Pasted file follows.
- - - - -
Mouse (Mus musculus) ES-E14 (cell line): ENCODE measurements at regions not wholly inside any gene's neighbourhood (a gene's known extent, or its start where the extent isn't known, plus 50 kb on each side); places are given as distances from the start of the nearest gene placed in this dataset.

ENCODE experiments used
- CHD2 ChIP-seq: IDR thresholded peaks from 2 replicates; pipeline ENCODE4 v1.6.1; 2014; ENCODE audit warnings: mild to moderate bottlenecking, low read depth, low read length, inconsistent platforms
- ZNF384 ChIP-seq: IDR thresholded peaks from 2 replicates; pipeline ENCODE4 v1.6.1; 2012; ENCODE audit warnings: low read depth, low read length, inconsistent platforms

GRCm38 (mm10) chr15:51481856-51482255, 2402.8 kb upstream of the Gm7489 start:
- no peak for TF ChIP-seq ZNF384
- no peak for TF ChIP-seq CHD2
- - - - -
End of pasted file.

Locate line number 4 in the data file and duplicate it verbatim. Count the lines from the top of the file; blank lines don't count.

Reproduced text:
- ZNF384 ChIP-seq: IDR thresholded peaks from 2 replicates; pipeline ENCODE4 v1.6.1; 2012; ENCODE audit warnings: low read depth, low read length, inconsistent platforms